In a very recently published case dealing with issues of first impression in California, here, the Second Appellate District in Los Angeles determined that the disgorgement penalty under BPC 7031(b) triggers a one-year statute of limitations given that it is a penalty, and the cause of action accrues from either the completion or cessation of the work, finding that the discovery rule is inapplicable to extend the period of exposure for unlicensed contractors.
The certainty of a ruling is welcome news in an area of California law that is painfully restrictive for contractors, as we have discussed in the past. See, e.g., arguments in the unpublished SunRun decision [here], and [here], and [here]. The impact of licensing failures is legend among lawyers who have to be – usually – the bearer of bad news for contractors, with the legislatively ‘unfair’ result, but the purpose of which is set forth by the Eisenberg decision: Section 7031(b) does not require the plaintiff seeking disgorgement to have suffered any injury. That is because
“‘section 7031 represents a legislative determination that the importance of deterring unlicensed persons from engaging in the contracting business outweighs any harshness between the parties, and that such deterrence can best be realized by denying violators the right to maintain any action for compensation [or requiring them to disgorge compensation already paid].’”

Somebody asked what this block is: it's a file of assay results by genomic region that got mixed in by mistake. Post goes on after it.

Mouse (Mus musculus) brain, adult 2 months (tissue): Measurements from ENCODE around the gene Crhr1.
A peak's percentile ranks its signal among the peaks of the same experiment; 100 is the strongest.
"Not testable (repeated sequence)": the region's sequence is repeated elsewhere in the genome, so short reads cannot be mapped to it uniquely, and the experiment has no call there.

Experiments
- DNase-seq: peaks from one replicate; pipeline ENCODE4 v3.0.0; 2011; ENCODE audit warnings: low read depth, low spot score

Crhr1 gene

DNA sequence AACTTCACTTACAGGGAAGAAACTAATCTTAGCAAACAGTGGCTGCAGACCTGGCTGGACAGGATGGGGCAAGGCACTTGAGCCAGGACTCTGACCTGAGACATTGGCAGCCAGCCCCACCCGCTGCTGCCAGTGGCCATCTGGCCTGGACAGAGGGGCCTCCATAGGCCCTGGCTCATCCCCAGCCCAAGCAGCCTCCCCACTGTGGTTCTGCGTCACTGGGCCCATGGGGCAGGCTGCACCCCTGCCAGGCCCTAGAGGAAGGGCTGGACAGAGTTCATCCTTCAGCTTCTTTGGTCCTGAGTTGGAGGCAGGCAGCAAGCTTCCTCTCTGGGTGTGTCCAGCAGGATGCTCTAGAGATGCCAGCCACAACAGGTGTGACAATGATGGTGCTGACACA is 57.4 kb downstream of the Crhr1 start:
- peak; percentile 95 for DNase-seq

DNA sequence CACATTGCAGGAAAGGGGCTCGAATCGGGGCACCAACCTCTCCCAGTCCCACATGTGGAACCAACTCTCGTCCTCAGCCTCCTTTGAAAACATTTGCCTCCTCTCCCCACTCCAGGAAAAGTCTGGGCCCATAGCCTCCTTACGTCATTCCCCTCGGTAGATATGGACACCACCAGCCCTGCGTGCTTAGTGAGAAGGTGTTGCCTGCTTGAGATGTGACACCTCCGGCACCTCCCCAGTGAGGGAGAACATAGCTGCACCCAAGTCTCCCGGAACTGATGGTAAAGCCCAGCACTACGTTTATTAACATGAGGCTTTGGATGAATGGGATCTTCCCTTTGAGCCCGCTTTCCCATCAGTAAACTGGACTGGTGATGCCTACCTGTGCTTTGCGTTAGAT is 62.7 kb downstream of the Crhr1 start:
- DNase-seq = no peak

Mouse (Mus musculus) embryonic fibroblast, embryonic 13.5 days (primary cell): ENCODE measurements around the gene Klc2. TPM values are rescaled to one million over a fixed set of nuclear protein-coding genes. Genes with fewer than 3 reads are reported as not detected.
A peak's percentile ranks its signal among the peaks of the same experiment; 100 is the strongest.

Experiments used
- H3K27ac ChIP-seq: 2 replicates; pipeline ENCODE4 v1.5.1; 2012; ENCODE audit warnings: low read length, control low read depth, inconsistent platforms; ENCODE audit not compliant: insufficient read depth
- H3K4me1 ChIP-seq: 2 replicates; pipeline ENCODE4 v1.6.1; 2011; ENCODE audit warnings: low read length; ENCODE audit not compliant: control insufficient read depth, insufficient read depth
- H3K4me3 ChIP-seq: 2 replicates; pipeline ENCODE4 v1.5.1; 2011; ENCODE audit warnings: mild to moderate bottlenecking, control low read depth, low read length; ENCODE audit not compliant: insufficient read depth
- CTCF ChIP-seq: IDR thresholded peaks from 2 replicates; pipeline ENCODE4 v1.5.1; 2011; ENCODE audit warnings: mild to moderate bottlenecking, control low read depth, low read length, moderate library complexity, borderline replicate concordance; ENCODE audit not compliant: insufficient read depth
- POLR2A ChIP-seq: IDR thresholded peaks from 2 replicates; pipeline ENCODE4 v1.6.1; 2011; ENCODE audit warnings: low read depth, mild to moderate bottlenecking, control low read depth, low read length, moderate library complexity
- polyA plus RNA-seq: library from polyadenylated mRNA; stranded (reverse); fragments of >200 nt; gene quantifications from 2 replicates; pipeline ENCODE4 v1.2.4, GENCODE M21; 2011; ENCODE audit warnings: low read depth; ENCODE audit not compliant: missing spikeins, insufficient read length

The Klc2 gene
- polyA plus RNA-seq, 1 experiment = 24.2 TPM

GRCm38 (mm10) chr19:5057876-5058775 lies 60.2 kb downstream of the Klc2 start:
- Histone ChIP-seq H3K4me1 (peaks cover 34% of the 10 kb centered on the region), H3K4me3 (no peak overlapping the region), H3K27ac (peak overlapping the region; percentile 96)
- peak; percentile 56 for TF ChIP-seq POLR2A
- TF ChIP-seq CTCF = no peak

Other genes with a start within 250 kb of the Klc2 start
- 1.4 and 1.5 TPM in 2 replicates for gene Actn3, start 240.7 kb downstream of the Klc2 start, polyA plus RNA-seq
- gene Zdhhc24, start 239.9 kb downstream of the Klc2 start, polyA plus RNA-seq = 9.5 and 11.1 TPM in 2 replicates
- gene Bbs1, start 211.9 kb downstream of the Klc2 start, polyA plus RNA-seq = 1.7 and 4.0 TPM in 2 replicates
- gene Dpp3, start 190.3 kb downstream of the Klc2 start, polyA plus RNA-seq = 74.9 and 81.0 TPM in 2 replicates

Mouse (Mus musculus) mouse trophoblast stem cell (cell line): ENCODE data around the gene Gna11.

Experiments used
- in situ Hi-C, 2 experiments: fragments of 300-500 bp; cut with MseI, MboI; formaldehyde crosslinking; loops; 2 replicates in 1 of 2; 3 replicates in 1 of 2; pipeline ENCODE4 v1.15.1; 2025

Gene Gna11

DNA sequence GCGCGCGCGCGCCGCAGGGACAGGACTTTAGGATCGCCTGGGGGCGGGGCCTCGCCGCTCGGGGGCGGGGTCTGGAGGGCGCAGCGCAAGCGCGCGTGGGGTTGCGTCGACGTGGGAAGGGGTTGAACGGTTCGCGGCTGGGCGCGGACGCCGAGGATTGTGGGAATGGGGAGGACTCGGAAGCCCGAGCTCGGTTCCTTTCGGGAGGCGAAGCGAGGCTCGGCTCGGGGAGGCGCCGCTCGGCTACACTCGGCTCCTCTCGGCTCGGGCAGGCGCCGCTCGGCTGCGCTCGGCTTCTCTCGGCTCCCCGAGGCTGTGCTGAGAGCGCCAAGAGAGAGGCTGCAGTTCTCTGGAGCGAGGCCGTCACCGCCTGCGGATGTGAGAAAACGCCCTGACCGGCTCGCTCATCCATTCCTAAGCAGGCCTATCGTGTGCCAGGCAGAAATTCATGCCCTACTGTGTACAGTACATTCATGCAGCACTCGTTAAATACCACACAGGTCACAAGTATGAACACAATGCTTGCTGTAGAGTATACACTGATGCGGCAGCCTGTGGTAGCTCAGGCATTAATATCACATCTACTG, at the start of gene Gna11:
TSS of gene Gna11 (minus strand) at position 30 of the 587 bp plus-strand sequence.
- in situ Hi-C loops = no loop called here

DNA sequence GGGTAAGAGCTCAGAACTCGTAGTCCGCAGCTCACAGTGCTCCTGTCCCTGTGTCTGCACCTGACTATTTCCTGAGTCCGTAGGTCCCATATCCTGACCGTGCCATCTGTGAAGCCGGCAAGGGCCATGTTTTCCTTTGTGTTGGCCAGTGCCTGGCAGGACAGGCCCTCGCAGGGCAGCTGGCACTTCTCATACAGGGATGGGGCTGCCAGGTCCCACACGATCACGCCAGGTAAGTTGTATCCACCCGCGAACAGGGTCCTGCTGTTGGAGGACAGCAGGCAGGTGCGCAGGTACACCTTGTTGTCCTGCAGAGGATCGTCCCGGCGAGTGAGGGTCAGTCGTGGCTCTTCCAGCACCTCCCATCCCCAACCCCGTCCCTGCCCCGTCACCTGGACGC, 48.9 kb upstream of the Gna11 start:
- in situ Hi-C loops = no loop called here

(MW Erectors v. Niederhauser Ornamental & Metal Works Co. (2005) 36 Cal.4th 412, 423 (emphasis and citations omitted); see also White v. Cridlebaugh (2009) 178 Cal.App.4th 506, 518-520.)
The factual circumstances of the Eisenberg decision are interesting, in that the general contractor (Suffolk) was licensed using an employee as the qualifying Responsible Managing Employee (RME). Under the RME requirements, the court explained the law clearly, stating
an RME is “an individual who is a bona fide employee of the applicant and is actively engaged in the classification of work for which that [RME] is the qualifying person on behalf of the applicant.” (§ 7068, subd. (c).)
At the time of construction at issue in this appeal, the contractors’ law provided that the qualifier “shall be responsible for exercising that direct supervision and control of his or her employer’s or principal’s construction operations as is necessary to secure full compliance with the provisions of this chapter and the rules and regulations of the board relating to the construction operations.” (Former § 7068.1, subd. (a); see Stats. 1991, ch. 145 (Assem. Bill No. 425), § 1.)5 CSLB regulations provide that “‘direct supervision and control’ includes any one or any combination of the following activities: supervising construction, managing construction activities by making technical and administrative decisions, checking jobs for proper workmanship, or direct supervision on construction job sites.” (Cal. Code Regs., tit. 16, § 823, subd. (b).)
5 The current version of section 7068.1 provides that the qualifier “shall be responsible for exercising that direct supervision and control of his or her employer’s or principal’s construction operations to secure compliance with this chapter and the rules and regulations of the board.” (§ 7068.1, subd. (a).)
(Eisenberg Village of the L.A. Jewish Home for the Aging v. Suffolk Constr. Co., No. LC100462, slip op at 7-8 (Los Angeles County Super. Ct. August 26, 2020.)